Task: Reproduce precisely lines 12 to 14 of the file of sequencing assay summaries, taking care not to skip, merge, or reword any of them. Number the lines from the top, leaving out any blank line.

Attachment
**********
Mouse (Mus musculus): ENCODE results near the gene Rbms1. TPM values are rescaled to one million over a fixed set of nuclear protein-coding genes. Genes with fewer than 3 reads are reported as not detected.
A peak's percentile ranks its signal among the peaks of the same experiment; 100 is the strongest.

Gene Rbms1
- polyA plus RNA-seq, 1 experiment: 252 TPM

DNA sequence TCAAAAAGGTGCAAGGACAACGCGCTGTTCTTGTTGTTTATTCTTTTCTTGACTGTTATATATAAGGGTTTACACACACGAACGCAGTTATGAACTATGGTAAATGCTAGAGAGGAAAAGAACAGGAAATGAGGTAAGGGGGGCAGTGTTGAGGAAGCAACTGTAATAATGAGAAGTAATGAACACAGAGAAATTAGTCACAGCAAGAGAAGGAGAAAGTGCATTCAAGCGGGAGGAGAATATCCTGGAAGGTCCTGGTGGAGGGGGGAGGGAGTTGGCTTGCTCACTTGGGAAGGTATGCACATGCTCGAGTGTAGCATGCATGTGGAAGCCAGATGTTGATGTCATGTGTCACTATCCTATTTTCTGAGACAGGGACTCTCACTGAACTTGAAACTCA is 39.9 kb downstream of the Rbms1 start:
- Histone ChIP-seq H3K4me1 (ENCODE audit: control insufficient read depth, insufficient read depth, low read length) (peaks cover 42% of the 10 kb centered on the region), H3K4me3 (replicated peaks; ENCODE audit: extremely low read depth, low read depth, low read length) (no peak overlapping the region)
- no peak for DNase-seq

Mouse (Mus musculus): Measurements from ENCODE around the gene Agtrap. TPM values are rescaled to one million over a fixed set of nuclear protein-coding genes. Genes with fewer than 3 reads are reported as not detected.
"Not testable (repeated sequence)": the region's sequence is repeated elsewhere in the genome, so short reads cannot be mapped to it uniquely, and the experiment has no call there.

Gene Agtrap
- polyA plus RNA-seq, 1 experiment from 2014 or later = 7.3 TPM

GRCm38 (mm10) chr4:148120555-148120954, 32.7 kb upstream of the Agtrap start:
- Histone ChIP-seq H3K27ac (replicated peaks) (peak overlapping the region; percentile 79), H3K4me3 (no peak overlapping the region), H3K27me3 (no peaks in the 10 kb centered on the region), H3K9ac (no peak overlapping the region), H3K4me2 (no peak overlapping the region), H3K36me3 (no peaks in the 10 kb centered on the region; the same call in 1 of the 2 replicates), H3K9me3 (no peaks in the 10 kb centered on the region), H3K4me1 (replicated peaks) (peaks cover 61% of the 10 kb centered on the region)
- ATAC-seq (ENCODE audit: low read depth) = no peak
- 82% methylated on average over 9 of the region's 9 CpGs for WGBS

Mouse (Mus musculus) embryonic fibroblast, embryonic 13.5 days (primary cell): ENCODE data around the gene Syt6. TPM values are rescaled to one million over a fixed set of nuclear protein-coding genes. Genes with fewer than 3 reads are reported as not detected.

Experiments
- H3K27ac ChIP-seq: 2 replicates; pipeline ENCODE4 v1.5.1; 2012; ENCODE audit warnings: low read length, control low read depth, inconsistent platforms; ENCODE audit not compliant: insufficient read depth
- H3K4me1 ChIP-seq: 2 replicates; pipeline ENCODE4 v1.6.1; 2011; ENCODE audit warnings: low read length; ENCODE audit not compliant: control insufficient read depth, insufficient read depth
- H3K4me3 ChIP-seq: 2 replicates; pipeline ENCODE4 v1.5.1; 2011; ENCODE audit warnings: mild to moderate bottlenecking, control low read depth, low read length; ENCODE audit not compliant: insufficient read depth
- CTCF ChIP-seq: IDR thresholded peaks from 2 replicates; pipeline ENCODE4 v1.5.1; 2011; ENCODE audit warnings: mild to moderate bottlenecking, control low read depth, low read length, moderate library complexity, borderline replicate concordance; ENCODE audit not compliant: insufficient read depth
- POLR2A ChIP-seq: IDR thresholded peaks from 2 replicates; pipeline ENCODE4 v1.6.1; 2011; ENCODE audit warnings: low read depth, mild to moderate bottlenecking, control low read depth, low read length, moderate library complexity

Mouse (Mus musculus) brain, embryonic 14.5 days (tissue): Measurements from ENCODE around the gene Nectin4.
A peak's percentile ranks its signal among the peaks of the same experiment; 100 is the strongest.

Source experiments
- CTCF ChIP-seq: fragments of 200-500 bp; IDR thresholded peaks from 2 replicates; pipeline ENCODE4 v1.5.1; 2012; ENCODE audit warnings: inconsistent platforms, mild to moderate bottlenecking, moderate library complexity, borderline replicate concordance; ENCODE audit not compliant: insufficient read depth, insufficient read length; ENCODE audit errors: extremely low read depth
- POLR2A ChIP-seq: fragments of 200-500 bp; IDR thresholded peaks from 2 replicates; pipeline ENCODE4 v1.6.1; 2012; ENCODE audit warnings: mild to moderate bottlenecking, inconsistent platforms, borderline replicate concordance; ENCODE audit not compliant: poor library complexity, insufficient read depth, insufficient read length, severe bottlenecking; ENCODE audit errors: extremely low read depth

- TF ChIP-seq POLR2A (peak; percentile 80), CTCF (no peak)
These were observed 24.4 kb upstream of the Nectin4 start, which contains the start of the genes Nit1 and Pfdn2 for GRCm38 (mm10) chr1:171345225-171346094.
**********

GRCm38 (mm10) chr4:148120555-148120954, 32.7 kb upstream of the Agtrap start:
- Histone ChIP-seq H3K27ac (replicated peaks) (peak overlapping the region; percentile 79), H3K4me3 (no peak overlapping the region), H3K27me3 (no peaks in the 10 kb centered on the region), H3K9ac (no peak overlapping the region), H3K4me2 (no peak overlapping the region), H3K36me3 (no peaks in the 10 kb centered on the region; the same call in 1 of the 2 replicates), H3K9me3 (no peaks in the 10 kb centered on the region), H3K4me1 (replicated peaks) (peaks cover 61% of the 10 kb centered on the region)
- ATAC-seq (ENCODE audit: low read depth) = no peak